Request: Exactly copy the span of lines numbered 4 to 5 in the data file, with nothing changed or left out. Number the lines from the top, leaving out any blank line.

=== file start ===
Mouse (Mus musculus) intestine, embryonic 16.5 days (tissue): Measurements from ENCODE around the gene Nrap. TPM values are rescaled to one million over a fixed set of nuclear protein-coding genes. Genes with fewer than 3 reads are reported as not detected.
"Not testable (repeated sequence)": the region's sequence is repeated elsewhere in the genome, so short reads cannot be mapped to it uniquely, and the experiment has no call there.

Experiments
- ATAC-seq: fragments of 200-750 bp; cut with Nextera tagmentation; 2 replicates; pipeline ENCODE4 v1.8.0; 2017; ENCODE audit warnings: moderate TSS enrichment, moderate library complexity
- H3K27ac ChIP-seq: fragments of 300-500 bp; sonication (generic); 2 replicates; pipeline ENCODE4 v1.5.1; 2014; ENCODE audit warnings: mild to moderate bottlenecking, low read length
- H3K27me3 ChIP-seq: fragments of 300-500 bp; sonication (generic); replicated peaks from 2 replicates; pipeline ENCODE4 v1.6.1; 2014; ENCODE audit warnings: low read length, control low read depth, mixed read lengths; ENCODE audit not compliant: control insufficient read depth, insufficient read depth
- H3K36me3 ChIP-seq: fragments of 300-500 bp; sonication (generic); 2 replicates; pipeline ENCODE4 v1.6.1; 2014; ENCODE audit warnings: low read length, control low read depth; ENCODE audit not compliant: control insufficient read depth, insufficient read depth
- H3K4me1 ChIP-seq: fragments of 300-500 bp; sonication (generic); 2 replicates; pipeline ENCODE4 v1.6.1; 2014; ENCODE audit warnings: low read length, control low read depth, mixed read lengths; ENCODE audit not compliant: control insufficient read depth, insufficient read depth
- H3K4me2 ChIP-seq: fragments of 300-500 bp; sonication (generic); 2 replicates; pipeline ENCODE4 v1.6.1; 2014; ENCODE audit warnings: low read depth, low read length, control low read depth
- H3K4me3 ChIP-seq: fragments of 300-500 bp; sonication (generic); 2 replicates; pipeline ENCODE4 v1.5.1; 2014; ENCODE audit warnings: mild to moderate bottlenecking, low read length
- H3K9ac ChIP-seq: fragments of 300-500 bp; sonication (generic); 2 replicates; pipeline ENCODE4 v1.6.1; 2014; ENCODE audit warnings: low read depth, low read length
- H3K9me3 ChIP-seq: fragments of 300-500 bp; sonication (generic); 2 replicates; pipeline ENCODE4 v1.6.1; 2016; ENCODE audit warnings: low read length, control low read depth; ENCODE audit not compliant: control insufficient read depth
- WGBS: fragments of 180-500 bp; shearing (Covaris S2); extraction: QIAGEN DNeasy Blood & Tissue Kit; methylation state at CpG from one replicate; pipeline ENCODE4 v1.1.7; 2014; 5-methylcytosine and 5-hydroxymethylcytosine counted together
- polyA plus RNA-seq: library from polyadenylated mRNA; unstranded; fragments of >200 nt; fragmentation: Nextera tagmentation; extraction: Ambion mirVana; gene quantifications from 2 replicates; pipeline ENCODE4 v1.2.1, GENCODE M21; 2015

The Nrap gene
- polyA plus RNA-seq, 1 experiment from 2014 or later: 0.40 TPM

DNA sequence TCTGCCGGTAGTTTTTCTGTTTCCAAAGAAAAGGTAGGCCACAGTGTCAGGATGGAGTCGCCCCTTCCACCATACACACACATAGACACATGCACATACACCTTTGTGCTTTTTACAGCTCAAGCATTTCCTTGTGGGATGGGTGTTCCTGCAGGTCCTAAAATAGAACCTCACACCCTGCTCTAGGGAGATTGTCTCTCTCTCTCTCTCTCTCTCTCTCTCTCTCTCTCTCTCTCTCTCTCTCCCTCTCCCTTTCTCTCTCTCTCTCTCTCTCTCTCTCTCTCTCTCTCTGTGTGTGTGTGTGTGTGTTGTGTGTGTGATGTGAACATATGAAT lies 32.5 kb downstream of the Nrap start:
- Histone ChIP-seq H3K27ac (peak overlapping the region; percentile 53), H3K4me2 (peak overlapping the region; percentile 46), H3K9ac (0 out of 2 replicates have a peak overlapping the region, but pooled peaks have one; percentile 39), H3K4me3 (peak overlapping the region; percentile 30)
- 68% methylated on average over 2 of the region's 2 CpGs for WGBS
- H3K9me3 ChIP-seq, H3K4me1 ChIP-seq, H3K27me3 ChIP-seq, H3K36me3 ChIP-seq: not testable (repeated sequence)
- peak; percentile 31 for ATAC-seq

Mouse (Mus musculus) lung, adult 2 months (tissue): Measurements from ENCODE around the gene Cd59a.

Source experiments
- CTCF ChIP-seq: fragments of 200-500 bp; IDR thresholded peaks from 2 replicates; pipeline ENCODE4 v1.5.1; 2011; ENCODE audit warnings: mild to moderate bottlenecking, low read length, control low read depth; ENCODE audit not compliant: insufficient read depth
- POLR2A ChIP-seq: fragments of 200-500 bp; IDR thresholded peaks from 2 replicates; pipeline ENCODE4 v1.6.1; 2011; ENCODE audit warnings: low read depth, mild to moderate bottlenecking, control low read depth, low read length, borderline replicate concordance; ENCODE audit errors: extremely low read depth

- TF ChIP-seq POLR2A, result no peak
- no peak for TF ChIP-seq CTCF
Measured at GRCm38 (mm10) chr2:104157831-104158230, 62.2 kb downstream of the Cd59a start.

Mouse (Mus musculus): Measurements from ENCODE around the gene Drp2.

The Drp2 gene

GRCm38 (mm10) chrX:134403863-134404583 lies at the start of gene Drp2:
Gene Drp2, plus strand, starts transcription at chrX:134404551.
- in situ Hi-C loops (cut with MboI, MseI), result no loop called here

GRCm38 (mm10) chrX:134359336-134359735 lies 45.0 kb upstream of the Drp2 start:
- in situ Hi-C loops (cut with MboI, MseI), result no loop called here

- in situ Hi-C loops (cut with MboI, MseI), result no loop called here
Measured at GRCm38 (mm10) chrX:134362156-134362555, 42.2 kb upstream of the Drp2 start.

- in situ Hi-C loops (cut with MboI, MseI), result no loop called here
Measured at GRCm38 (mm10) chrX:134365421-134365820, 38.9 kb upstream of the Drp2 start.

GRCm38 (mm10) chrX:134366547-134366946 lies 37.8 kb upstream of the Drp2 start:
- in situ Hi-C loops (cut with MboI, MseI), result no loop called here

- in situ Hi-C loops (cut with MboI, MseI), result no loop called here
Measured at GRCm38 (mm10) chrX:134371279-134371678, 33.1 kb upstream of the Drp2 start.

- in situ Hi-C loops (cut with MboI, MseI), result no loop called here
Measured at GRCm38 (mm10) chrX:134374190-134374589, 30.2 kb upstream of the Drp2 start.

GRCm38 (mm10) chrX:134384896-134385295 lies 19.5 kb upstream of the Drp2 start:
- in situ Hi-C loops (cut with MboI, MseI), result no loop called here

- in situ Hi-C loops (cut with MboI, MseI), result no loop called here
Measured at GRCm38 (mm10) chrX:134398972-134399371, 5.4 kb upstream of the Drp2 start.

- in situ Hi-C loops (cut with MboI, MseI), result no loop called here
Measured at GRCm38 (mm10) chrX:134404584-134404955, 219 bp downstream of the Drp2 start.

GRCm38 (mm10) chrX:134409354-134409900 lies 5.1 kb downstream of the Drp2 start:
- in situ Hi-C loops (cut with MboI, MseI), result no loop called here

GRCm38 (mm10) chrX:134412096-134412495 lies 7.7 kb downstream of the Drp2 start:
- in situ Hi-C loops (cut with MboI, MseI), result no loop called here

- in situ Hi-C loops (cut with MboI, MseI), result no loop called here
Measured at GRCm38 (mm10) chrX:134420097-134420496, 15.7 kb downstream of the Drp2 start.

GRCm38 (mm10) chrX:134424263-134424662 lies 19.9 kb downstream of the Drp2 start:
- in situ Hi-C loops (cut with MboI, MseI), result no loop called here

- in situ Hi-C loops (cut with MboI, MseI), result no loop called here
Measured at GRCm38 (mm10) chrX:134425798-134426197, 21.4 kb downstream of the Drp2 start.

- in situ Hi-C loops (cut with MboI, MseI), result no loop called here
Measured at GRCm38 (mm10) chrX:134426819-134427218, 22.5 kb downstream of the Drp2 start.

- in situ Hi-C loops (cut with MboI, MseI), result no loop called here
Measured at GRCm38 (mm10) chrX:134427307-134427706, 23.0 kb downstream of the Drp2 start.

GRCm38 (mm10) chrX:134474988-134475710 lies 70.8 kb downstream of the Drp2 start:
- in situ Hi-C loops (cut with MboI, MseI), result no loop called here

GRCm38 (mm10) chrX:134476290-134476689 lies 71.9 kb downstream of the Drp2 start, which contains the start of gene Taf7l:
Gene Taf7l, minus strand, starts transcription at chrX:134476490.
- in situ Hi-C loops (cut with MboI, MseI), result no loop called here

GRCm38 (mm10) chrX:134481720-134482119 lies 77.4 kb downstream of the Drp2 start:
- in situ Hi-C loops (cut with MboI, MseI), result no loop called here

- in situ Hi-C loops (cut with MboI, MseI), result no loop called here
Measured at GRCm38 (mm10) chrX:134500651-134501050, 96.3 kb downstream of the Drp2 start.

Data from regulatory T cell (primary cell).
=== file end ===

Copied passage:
- ATAC-seq: fragments of 200-750 bp; cut with Nextera tagmentation; 2 replicates; pipeline ENCODE4 v1.8.0; 2017; ENCODE audit warnings: moderate TSS enrichment, moderate library complexity
- H3K27ac ChIP-seq: fragments of 300-500 bp; sonication (generic); 2 replicates; pipeline ENCODE4 v1.5.1; 2014; ENCODE audit warnings: mild to moderate bottlenecking, low read length